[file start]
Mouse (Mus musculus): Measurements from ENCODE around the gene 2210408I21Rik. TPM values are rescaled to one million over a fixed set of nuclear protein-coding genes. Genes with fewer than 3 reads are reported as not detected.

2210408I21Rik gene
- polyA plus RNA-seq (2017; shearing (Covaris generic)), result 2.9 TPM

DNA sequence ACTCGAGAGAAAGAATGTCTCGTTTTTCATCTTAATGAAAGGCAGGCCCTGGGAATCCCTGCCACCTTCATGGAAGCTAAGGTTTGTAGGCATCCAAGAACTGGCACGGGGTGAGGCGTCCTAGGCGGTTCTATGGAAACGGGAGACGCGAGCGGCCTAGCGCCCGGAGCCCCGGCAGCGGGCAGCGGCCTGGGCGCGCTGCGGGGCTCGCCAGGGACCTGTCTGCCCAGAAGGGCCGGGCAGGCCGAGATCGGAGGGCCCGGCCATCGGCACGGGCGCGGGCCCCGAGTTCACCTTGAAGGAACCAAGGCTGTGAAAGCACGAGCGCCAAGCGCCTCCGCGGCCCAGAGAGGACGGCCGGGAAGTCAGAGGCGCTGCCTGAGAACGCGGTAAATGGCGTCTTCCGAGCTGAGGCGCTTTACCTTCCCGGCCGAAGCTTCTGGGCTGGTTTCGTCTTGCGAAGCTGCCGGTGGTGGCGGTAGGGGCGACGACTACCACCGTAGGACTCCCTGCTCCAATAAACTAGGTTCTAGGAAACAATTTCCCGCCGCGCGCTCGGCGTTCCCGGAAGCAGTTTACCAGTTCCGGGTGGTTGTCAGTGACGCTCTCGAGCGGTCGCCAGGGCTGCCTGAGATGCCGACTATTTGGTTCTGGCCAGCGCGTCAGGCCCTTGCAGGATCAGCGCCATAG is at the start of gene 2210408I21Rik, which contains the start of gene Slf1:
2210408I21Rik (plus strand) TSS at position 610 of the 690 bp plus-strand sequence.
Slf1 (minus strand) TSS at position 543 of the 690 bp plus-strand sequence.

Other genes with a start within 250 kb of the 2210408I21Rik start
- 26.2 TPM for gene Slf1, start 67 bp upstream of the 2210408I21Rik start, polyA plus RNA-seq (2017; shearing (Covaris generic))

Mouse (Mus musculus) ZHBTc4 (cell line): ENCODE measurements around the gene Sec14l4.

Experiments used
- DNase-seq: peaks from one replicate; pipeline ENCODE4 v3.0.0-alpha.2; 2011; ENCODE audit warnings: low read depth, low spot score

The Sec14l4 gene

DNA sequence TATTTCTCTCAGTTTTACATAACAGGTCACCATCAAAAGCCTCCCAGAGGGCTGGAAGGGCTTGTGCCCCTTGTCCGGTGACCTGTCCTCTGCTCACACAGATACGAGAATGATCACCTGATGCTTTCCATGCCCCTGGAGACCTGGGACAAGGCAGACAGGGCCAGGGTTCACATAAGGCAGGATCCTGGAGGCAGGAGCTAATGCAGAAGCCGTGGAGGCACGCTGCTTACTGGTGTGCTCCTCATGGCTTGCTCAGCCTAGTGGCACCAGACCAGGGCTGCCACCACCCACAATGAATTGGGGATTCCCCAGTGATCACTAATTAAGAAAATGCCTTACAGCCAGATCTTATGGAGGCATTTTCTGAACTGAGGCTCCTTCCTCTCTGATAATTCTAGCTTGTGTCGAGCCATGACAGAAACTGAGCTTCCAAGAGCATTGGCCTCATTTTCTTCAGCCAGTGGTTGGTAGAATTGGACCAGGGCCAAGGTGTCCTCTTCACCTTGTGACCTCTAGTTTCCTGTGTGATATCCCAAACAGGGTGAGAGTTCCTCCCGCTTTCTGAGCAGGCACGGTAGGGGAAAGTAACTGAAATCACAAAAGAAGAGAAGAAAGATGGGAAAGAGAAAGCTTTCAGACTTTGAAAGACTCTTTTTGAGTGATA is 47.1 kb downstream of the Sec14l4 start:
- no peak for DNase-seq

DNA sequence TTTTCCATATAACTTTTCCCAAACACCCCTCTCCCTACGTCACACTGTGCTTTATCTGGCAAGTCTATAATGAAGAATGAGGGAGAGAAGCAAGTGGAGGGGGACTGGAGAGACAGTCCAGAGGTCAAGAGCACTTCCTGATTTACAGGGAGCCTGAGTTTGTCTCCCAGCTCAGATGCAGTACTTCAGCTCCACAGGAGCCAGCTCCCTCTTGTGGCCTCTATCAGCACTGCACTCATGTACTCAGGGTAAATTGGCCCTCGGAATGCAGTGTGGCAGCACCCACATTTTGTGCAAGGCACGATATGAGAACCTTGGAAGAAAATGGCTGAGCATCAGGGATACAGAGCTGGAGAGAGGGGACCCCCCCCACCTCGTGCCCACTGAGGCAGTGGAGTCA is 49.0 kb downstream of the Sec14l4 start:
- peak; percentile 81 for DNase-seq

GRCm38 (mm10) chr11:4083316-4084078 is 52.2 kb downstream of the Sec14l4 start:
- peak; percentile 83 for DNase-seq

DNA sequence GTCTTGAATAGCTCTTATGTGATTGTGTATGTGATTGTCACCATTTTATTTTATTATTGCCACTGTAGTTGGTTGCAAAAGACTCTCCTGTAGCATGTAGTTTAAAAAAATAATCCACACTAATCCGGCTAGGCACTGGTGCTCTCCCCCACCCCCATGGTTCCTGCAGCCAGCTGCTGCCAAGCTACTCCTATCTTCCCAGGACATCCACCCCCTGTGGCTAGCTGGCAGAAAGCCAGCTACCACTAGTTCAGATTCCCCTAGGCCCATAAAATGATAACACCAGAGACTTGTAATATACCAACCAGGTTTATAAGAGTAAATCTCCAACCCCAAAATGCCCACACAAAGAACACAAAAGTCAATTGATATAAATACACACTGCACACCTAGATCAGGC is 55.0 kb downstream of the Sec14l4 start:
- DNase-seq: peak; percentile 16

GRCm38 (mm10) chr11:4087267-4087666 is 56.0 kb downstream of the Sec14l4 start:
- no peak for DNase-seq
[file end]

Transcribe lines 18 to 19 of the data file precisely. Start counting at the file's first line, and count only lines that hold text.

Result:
- peak; percentile 83 for DNase-seq

DNA sequence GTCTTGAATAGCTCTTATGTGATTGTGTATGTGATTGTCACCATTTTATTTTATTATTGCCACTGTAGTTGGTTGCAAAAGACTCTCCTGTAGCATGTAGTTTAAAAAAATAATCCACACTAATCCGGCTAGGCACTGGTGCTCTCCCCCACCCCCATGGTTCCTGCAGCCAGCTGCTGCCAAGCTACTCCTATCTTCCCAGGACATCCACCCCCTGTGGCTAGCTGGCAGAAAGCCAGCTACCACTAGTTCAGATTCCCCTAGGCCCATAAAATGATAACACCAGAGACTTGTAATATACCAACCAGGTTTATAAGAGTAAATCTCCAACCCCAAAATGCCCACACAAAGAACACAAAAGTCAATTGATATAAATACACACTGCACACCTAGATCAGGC is 55.0 kb downstream of the Sec14l4 start: